In 1900, about 100,000 cheetahs lived in the world. Today there are only 10,000 of the animals.
Just about everyone knows that cheetahs are fast. Some studies have measured their speed at about 95 kilometers an hour over distances of about 366 meters. So it seems reasonable that all that sprinting would rob the wild cheetah of some of its energy. It seems that all that exercise would make the big, spotted cat a likely target of attack. But until recently no one ever really measured how much energy a cheetah uses up.
John Wilson took part in the cheetah research. He says cheetahs can easily deal with those energy outbursts.
"Like any cat, basically, they rest for most of the day. And they have only brief periods of activity. So, for example, a cheetah would only hunt in the morning for a few hours – in the afternoon for a few hours. We assume they expend a lot of energy during these chases. They offset those high-energy expenditures by resting for most of the day. So these blistering speeds that they run for short periods do not really have an effect on the cheetahs over the entire day."
But if the cheetahs are not out of breath or weak after the chase, what causes their population to decrease? Some experts say other predators, like lions or hyenas, might be stealing most of the cheetahs' food after they make a kill.
Dr. Wilson said the new study found that is not really what happens.
"Our study has found that that's actually not really the case. Cheetahs lose about 12 percent of the food. So while they lose quite a bit of their food, cheetahs are pretty fast eaters. So, they've eaten a lot of that food before they use that food. The act of losing food is not that significant."
It appears that the cheetah is vulnerable to attacks by other animals because of its physiology -- the way its body operates. The cat simply burns a lot of calories -- the energy produced by food.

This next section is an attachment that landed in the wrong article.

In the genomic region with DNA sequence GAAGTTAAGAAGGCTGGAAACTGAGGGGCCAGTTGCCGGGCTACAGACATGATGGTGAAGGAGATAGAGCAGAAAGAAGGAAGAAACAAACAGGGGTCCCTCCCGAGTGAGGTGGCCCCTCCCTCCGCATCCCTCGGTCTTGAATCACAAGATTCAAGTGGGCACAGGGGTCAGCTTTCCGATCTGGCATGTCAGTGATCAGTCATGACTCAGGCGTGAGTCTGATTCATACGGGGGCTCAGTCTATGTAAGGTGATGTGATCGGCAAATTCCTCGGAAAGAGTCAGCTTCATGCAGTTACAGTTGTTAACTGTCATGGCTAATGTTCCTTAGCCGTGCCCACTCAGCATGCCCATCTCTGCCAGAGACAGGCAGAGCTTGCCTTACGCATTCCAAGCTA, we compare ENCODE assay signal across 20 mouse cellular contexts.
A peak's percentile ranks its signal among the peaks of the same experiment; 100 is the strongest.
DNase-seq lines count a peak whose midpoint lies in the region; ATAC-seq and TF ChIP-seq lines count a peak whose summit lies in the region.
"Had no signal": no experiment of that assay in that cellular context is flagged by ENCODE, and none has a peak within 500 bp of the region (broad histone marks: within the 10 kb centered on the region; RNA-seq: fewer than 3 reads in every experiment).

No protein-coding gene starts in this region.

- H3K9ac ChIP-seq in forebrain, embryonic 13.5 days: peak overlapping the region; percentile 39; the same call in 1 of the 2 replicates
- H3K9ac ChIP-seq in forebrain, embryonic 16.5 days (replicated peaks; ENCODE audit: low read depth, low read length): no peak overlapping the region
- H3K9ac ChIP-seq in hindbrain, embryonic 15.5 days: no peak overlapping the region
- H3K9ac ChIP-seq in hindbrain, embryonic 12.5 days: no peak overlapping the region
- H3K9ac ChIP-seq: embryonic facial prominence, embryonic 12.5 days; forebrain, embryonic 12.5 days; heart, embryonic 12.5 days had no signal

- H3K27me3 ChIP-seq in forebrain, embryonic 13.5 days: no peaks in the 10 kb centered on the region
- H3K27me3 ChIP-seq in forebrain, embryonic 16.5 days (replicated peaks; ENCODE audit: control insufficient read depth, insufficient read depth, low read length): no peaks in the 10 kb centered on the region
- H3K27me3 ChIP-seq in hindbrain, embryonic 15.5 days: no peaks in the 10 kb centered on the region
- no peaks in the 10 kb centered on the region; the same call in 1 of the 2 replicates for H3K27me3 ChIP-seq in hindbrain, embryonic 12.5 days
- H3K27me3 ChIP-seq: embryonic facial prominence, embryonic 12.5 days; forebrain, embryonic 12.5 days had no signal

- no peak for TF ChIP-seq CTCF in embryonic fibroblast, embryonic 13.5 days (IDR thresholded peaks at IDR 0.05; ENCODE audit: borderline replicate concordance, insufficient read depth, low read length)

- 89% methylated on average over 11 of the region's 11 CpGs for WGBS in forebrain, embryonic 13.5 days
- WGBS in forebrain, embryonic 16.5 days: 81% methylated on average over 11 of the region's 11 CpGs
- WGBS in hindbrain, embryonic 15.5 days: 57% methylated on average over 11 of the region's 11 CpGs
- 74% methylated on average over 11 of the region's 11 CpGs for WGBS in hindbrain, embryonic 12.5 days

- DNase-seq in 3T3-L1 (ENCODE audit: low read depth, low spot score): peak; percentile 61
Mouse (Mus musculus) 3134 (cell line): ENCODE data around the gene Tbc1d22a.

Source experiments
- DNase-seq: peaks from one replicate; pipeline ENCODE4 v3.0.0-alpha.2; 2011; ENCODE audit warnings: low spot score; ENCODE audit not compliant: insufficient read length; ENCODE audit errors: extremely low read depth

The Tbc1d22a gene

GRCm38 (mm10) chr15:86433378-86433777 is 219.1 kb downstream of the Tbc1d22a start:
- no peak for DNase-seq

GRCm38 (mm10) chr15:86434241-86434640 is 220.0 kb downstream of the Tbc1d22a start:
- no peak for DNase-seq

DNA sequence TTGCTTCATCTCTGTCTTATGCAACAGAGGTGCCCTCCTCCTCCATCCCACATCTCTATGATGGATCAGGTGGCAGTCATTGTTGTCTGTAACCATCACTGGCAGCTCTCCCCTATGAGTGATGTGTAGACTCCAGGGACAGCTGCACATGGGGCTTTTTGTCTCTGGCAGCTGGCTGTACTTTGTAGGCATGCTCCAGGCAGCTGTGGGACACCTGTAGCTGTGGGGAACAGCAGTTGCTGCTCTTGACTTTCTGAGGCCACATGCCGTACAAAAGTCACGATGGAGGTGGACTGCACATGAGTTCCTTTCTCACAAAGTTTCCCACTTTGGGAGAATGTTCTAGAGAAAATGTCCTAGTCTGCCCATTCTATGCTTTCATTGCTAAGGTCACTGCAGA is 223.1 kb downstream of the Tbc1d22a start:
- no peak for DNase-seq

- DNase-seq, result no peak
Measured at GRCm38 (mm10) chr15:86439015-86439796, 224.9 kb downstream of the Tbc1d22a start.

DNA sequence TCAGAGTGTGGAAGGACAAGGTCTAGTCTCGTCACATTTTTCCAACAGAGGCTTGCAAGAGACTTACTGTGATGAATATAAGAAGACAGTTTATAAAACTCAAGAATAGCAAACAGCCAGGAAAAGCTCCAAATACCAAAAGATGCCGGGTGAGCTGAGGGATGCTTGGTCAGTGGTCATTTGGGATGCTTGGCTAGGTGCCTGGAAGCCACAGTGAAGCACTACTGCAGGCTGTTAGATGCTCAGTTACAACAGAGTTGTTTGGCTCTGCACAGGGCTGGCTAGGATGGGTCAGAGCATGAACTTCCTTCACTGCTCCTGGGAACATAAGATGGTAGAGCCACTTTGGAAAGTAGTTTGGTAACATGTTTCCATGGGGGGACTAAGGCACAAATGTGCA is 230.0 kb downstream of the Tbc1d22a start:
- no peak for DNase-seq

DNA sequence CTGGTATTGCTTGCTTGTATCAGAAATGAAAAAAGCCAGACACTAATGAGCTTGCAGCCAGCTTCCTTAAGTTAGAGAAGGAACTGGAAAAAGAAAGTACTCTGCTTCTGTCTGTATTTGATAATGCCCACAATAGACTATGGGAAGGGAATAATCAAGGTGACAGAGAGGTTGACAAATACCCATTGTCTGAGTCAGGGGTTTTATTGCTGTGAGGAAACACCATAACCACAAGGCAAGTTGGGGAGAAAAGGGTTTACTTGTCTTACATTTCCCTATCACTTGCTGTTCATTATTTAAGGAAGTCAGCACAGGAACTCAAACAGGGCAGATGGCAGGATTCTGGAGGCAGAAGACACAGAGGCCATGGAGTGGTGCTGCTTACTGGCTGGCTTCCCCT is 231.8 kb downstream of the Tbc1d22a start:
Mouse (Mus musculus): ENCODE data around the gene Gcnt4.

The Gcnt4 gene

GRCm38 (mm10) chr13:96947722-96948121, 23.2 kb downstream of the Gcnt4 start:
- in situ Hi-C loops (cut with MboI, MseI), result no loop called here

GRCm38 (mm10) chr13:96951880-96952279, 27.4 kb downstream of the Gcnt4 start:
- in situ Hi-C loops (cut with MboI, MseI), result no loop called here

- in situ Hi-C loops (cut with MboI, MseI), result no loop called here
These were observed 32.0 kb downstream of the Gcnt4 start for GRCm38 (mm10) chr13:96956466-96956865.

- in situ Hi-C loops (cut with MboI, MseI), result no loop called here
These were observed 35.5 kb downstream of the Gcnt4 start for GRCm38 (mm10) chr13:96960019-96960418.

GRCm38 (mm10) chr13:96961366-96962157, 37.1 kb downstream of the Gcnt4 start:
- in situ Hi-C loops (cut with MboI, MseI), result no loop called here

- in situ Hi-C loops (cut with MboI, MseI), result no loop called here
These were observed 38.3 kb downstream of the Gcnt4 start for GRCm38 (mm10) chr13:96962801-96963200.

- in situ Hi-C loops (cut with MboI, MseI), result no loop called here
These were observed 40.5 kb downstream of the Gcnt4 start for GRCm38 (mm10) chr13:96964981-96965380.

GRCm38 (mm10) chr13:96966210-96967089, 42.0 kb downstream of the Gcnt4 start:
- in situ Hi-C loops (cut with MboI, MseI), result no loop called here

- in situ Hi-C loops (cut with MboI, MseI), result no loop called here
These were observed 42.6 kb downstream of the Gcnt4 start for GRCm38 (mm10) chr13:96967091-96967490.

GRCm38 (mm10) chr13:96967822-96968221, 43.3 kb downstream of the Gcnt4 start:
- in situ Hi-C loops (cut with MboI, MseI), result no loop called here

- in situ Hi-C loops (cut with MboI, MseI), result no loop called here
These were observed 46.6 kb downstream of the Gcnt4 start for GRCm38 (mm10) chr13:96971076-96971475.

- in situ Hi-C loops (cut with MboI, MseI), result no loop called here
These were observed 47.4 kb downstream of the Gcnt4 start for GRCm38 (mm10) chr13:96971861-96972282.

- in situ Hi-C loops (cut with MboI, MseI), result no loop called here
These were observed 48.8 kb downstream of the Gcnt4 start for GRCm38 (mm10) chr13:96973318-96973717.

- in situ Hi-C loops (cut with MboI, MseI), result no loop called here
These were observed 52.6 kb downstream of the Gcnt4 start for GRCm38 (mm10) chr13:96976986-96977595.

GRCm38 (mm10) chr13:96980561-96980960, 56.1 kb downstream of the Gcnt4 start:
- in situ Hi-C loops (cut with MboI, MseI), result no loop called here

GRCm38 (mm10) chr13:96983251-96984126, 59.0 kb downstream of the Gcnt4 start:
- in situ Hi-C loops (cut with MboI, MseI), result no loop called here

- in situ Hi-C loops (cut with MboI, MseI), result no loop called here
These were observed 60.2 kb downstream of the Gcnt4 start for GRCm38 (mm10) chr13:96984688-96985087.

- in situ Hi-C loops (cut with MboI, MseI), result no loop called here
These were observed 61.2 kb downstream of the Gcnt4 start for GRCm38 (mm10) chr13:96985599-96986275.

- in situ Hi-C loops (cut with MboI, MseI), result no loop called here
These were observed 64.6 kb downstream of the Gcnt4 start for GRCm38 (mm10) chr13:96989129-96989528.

"Because these cheetahs have a fast metabolism – they have huge lungs and a strong heart -- their resting metabolic rate is really high. So just the act of walking already for a cheetah is pretty expensive. And then the longer they look for food, the more energy they need to invest in finding the food."
And, he says, that is the problem. It takes a lot longer for cheetahs to find animals they can catch and eat. And they have to walk a lot farther to do so. Mr. Wilson says that is because they naturally avoid people.
But human beings are increasingly occupying the areas where cheetahs traditionally look for food. Houses and fences block them from searching for animals to attack. Cheetahs use up a lot of energy to get around these barriers.
Mr. Wilson says that while this has not affected the number of cheetah cubs being born, it can affect their survival. He remembers seeing a female cheetah in a desert.
"This mom is under stress already looking for food for herself. Then she needs to look for food for her cub. And if she needs to move further and further, the mother is under more strain and then that puts even more strain on the cub.
He says people are also killing the animals that cheetahs hunt. People also capture and sell cheetahs in the Middle East as pets. However, the wildlife group Born Free USA says up to 70 percent of the cheetah cubs illegally transported through East Africa die.
Earlier this year, the group called on members of the CITES treaty, Convention on International Trade in Endangered Species, to increase enforcement at borders and to improve laws and rules.
Mr. Wilson says there are no easy solutions to help cheetahs deal with human activity, but fast action is needed. He says there is a 10 percent chance that the animals could disappear forever within 100 years.
The U.S. Fish and Wildlife Service lists cheetahs as an Endangered Species. And the International Union for Conservation of Nature describes the cats as vulnerable.
I'm Bob Doughty.